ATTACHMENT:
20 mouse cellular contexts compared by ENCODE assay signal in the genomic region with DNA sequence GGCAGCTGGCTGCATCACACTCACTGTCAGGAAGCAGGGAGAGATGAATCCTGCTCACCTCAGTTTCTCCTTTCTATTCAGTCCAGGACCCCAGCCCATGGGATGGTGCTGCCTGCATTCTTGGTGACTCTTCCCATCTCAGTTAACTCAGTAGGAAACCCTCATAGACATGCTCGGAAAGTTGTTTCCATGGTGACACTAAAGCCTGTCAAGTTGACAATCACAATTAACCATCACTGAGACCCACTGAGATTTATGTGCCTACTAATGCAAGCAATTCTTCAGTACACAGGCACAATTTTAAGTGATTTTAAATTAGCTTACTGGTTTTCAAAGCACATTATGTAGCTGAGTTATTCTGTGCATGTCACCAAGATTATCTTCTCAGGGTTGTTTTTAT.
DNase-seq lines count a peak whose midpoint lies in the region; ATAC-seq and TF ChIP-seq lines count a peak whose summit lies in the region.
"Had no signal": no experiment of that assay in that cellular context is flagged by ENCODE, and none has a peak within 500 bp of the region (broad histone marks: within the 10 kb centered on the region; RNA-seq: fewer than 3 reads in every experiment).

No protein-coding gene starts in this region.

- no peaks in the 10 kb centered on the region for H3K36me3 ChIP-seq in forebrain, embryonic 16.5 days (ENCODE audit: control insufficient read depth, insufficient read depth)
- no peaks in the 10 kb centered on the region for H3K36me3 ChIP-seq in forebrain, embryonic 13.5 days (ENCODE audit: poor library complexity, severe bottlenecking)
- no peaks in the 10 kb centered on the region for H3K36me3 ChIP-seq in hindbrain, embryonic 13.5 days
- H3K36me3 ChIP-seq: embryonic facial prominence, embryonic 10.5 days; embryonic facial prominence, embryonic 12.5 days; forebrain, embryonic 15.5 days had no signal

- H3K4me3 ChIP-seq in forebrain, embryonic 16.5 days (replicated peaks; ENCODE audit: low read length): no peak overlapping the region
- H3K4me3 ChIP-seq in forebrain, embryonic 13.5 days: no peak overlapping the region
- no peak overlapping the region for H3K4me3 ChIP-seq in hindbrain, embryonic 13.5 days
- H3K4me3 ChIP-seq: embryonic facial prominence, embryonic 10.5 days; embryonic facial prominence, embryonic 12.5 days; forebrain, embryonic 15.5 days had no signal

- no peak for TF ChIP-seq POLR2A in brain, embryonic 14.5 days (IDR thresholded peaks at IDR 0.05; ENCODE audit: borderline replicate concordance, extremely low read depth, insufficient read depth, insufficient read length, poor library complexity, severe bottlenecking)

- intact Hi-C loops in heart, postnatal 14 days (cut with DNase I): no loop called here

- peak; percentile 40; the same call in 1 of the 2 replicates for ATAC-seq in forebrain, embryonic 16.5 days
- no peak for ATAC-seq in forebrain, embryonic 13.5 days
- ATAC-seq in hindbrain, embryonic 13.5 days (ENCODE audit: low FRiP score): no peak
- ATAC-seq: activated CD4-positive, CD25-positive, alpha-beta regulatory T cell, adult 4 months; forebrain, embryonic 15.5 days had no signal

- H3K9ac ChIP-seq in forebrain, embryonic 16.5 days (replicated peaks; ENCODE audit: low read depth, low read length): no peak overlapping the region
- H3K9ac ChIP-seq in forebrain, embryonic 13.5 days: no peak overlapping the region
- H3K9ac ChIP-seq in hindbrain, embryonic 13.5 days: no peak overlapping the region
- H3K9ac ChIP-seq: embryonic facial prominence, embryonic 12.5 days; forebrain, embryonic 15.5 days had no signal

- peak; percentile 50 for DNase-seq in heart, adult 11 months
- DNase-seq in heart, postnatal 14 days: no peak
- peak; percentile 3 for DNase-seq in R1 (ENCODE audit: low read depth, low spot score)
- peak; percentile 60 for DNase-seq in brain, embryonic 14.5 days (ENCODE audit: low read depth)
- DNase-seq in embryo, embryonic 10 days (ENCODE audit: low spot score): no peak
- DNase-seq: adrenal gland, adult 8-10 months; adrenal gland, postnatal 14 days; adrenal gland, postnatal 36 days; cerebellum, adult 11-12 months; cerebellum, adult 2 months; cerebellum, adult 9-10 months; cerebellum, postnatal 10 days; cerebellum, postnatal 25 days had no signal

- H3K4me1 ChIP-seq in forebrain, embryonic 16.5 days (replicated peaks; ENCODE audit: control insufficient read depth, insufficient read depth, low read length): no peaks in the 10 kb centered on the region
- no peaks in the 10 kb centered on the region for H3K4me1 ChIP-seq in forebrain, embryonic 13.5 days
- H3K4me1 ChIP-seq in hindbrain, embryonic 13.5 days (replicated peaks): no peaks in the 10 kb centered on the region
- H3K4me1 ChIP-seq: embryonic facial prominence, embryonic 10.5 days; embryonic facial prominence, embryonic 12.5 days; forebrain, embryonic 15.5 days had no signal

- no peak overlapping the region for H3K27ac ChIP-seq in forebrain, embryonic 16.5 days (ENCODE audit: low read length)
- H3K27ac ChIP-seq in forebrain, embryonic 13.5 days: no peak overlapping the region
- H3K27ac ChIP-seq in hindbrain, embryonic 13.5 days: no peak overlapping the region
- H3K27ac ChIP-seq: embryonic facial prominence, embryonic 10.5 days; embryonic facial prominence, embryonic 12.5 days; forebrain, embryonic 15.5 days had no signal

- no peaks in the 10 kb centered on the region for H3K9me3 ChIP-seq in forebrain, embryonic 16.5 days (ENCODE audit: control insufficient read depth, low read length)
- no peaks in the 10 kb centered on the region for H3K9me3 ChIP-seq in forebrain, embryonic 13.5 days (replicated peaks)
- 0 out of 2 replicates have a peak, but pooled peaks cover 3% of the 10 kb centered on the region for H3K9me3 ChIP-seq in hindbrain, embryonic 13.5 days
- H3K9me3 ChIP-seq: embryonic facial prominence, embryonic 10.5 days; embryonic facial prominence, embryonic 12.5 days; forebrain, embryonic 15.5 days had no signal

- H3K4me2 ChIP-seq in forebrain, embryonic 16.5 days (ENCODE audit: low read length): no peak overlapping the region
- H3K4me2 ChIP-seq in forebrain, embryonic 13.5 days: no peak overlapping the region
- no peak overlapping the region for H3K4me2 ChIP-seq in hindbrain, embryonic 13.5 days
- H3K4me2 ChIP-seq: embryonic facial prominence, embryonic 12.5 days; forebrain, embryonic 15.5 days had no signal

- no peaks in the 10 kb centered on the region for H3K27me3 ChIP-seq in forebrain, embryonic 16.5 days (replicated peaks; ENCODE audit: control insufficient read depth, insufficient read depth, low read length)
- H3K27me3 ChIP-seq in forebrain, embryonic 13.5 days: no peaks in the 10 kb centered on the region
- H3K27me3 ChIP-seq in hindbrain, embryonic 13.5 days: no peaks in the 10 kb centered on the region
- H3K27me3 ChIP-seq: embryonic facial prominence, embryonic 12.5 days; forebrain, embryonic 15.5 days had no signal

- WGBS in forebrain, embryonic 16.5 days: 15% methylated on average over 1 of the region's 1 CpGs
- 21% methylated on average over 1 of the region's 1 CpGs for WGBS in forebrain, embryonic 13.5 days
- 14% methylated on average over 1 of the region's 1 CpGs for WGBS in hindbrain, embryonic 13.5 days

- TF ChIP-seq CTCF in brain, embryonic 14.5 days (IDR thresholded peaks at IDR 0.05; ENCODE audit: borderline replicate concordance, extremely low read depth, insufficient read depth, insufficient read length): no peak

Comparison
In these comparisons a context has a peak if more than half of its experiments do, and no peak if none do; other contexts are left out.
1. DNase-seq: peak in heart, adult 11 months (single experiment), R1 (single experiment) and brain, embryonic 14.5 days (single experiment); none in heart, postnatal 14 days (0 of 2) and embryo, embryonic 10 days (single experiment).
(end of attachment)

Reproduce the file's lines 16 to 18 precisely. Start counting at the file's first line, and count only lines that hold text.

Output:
- no peak for ATAC-seq in forebrain, embryonic 13.5 days
- ATAC-seq in hindbrain, embryonic 13.5 days (ENCODE audit: low FRiP score): no peak
- ATAC-seq: activated CD4-positive, CD25-positive, alpha-beta regulatory T cell, adult 4 months; forebrain, embryonic 15.5 days had no signal